Common Mistakes with Dog Walking

Reading various books of dog behaviour and training, as well as volunteering with training groups, I see many mistakes dog owners unknowingly make when out for a walk with their pooch.

Here is a brief list of accidental mistakes owners make, and simple steps to correct them, making walks safer and more fun for both human and dogs alike.

Not Watching Dog's Body Language

Most dog owners see their dog, or a friends dog, out on a walk and assume the dogs are having fun lunging at one another at the end of their leads. Owners may start to pull on their leads, in hopes to bring their dog back and start raising their voice if the dog starts to bark. This scenario is far too common.

Dogs that pull on their leads towards another dog could be reactive, aggressive, nervous-aggressive (meaning it lunges forward in an attempt to scare the other dog away.) or may not be socialized enough. They could also be excited, though this is a positive reason for pulling, it can still be dangerous for the dog's throat if pulling becomes too harsh.

Any of these reasons will need proper training and dedication to help. However, the simple trick you can use is to have their favourite treat or favourite toy at hand!

Not enough dog owners take treats when out for a walk - when it's such a handy and simple trick!

Whenever your dog starts to lunge, pull or bark at the end of their lead call their name and show them what you have! They should give all their attention to that item, as well as you, now you can walk past with little drama, lurring your dog away.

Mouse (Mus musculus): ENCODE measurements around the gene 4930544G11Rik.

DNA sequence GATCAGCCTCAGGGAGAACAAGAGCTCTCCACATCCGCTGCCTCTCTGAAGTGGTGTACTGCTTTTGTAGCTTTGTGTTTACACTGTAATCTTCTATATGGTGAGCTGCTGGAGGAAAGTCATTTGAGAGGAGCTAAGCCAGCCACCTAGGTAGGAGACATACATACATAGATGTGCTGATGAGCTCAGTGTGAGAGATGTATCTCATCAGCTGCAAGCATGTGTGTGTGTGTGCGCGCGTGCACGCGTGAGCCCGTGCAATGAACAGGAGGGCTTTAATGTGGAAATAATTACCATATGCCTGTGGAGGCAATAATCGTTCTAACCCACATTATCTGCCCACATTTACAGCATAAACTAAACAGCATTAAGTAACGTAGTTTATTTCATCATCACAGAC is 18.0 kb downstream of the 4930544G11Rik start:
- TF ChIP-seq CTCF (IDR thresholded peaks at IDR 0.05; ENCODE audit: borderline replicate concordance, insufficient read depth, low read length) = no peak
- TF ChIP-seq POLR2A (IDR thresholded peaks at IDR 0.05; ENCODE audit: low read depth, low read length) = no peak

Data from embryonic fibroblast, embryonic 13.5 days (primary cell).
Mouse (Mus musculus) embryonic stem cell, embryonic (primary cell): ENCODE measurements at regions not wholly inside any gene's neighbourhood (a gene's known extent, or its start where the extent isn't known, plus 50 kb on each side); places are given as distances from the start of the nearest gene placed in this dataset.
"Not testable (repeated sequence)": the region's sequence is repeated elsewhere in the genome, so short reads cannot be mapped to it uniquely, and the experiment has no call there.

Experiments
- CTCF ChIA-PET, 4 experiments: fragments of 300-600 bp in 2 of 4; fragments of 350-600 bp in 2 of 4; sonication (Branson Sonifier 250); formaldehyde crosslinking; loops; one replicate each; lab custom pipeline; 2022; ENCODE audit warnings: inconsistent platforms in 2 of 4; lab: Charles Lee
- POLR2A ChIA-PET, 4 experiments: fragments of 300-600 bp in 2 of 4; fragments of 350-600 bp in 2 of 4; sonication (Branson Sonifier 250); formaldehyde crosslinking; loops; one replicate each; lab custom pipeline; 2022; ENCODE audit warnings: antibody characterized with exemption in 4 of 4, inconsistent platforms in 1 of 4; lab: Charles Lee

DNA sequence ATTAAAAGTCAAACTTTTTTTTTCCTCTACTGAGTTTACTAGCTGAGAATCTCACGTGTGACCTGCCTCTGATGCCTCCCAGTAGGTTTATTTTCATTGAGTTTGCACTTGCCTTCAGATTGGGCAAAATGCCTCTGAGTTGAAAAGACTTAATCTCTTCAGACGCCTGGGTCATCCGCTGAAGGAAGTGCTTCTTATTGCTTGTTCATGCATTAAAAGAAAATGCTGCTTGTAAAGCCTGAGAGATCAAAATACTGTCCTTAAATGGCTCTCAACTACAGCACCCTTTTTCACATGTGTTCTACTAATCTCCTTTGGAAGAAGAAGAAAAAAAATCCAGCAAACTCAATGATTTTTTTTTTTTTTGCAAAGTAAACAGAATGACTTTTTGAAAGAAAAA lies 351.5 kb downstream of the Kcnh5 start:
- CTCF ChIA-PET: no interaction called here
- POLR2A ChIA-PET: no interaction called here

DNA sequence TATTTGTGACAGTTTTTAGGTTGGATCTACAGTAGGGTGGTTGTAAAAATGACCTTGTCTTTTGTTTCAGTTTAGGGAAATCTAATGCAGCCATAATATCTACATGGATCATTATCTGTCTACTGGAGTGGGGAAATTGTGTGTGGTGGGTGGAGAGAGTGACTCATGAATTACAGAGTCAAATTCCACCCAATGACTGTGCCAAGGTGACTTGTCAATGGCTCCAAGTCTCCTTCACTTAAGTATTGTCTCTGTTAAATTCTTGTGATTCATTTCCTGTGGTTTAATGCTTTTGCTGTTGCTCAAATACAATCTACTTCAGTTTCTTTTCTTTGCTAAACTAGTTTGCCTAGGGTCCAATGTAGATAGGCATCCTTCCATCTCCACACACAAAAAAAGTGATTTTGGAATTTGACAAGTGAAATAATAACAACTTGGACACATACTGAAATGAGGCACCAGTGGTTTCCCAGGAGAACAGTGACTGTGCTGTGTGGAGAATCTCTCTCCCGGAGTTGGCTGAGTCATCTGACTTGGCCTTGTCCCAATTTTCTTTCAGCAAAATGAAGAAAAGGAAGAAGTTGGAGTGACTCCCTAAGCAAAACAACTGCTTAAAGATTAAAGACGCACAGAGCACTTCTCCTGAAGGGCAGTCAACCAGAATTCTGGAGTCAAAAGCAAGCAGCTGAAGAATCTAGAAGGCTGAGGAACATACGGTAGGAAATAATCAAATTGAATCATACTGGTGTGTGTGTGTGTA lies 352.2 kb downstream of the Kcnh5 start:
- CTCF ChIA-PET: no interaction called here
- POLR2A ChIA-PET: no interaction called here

If your dog doesn't look to you, then they are probably too close to a trigger! This is good experience however, as now you know what triggers this behaviour and how far you need to be in order to maintain a certain level of control to be able to distract your dog!

Puppies Will Be Puppies

Most owners assume puppy behaviour is jumping up, nibbling/biting, barking and pulling. This does not have to be the case for puppies.

Puppies do have short attention spans and do have much more energy than adult dogs, so without the right amount of exercise they do get bored resulting in disruptive behaviour.

However, training your new puppy can start as soon as you adopt them (8 weeks old.) The sooner you start training your puppy, the easier and more fun it will be to walk them!

If you leave your Great Dane puppy's training too late, their cute bouncing up and down will soon be unsafe and dangerous. Of course, this doesn't mean toy and small breeds don't need training - all dog breeds need training in order to be a happy and calm dog.

One of the best results of training, in my opinion, is that training strengthens the bond between the dog and the owner. Dogs are much more happier and faithful to their owners when training is a main factor of their daily routine. (Faithful meaning, better recall and better attention on you when giving cues.)

Shouting at the Barking

Barking is a common behaviour, sometimes more frequent than we would like. Barking at dogs, people, noises and other animals on walks can be disruptive and sometimes uncontrollable.

However, when most dogs bark on walks - their owners shout at them.

This doesn't help the barking and doesn't stop it; it provokes the dog to bark more! From the dog's view, it has spotted something to bark at and when the owner starts to shout, the owner's joining in! Resulting in a partnership of loud noises achieving nothing but an endless loop of more barking and more shouting.

If your dog barks, don't shout or try to punish the dog. Just distract them with treats or a toy, lurring them away from the trigger.

These are just a few quick tips about walking and a very small insight into dog behaviour.

The information discussed in this post is from the multiple dog behaviour and training courses I have completed, as well as from hands on experience from volunteering at dog training groups. If you are uncertain about your dogs behaviour and the cause, you should consult a trainer or a canine behaviourist. There are various causes for different behaviours, not just a lack of training.